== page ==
Wednesday, November 12, 2008

Things I Don't Understand: The Highlighter Person at Costco

Shopping at Costco is like competing in American Gladiators. First, you have to out-maneuver other SUVs for a spot in the always-crammed parking lot. Next, you have to navigate your shopping cart through aisles filled with a sea of flatbeds and curious shoppers hell-bent on tasting every free item to pop out of a toaster oven, irrespective of the nutritional content or number of processed foods involved. Getting produce means you have to brave the arctic cold of the refrigerated room. And throughout, one lifts 50 lb. plastic jars of mayonnaise and plastic-wrapped packs of 128 rolls of toilet paper into one's cart, usually without stretching beforehand or being equipped with a weight belt for support.

It's a grueling physical process that tests the muscles every step of the way. It's not a shopping experience for the timid or meek. It's the WWE of grocery shopping.

So why, pray tell, is there a person stationed at the exit gate, apparently tasked with auditing your receipt against the contents of your shopping basket? Every visit, said person lifts a fluorescent highlighter and marks one's receipt. But why? What good is gained here? Let's look at the logical inconsistencies embodied by this role:

  • 1. Consumers have already passed through checkstands and paid for their goods. There is virtually no way out of the building with a cart without passing through a checkstand properly, so it's not like the highlighter person prevents rampant theft of filled carts.
  • 2. There is no realistic way to audit the items of a full and oftentimes overflowing shopping cart against a list of ~50 items documented on a receipt. Children's socks, toothpaste, a bottle of wine? How is someone going to spot those items hiding behind a box of 224 diapers, or a pack of 24 Gatorade drinks, or a 42" Vizio flat screen television?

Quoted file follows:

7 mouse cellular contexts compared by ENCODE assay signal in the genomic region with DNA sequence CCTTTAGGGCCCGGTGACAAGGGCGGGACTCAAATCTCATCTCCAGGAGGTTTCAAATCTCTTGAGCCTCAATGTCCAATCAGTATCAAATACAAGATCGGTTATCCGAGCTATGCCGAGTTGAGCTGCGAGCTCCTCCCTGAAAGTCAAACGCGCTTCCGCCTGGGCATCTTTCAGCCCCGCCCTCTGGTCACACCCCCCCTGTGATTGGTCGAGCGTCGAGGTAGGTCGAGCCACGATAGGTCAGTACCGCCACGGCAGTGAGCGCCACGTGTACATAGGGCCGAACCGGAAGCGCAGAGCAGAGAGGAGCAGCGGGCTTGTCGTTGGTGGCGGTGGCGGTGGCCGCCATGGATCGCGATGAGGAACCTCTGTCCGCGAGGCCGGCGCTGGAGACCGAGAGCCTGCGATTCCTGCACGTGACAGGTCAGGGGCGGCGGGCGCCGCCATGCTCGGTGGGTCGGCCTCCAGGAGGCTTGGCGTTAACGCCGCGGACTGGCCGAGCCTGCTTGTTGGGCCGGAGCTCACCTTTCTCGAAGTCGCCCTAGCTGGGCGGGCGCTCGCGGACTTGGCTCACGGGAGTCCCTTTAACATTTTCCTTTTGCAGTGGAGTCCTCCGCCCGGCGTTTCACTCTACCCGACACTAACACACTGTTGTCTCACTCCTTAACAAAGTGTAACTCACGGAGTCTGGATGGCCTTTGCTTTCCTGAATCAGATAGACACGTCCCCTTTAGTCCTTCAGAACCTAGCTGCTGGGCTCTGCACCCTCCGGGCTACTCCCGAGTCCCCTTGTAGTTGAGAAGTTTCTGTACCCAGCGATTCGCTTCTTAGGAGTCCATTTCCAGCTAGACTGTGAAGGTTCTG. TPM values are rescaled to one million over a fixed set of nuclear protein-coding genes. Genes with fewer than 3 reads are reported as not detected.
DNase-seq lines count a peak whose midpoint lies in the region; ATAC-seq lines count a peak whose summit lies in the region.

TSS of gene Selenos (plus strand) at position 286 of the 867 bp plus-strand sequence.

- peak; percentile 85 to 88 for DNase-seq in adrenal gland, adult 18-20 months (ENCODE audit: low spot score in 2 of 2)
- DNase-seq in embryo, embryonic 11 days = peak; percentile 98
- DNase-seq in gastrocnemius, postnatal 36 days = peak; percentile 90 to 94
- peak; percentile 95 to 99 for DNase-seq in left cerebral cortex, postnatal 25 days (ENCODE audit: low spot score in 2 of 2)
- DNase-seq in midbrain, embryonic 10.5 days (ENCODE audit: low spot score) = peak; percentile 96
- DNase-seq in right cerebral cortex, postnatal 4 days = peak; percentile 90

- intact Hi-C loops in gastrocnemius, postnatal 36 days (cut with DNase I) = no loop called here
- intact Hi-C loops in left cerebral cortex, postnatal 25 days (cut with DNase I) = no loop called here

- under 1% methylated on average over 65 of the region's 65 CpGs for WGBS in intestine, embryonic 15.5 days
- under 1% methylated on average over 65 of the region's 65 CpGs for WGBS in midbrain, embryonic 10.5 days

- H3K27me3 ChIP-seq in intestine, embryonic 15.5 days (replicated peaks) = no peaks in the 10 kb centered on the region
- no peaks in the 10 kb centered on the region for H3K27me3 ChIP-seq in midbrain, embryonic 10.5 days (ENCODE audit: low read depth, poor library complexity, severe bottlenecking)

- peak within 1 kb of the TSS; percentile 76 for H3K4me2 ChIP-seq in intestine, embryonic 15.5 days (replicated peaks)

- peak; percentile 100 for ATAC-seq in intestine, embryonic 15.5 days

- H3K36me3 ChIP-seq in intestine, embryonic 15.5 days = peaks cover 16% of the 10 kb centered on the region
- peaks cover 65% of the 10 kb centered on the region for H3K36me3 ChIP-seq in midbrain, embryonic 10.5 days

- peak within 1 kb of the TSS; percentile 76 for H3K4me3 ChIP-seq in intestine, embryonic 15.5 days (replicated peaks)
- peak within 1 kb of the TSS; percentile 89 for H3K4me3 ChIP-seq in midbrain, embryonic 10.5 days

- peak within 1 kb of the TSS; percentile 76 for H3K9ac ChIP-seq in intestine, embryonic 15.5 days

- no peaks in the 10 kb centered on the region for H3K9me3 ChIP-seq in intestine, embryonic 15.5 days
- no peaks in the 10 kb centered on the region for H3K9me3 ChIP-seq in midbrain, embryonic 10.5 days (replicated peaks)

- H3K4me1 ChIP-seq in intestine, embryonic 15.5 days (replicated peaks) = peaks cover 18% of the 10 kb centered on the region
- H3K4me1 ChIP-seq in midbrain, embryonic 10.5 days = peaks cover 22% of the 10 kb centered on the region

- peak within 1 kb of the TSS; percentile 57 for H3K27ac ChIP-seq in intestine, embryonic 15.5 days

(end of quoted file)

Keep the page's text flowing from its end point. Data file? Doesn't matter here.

• 3. Having this unnecessary ritual exist in the first place only serves to slow outbound traffic from Costco, which usually turns into a ten-minute death march just to leave the building. One can literally watch his or her milk spoil before his/her eyes, while waiting in line to exit.

So what exactly does Mr. and Mrs. Highlighter do for Costco? If they're not preventing shrinkage and theft, why bother with the unnecessary ritual of someone going through the motions? Wouldn't this person be better spent "greeting" customers (a la Wal-Mart), rather than impeding their prompt departure from the store?

Does the highlighted mark legitimize the receipt itself, anymore so than the "Costco" logo printed at the top? And if I didn't stop my cart to get the highlighted mark, would I be pecked to death by a barrage of highlighted pens?

I'm sure one of you out there has the answer, why is the highlighter person at Costco in the first place. Please, do tell.

Earlier: Things I Don't Understand: Tahiti Village

21 comments:

Eric Karros said...

I think it may prevent more theft than one might think. While in reality the highlighter can't perform a full matching of receipted items vs carted items, and I'm sure few have been caught via this process, I suspect the knowledge that there's someone theoretically doing this deters some potential shoplifters from even trying.

Steve Sax said...

EK, just to continue the thread: so why doesn't any other major retailer have someone in a similar highlighty function?

Eric Karros said...

Shortage of qualified talent in the market.

Eric Karros said...

Seriously though, the K-mart near my house has such a person.

QuadSevens said...

These highlighter people usually aren't in great physical condition. Most are, let's say, over the hill. So I'm sure if you just walk briskly past them, or run since you've already given your muscles a good workout just be shopping, they won't be able to do anything about it.

Eric Karros said...

Quad, I've thought about doing that more than once, but when it came down to it I've never had the balls to actually act.

Corey said...

Retail receipt and bag checking has gained traction in recent years, and many big-box stores now employ greeters or door guards to ask for proof of purchase -- sometimes only when the security alarm is activated, sometimes only for unbagged items, sometimes for random audits and, in the case of warehouse clubs like Costco and Sam's Club, every customer's receipt is checked.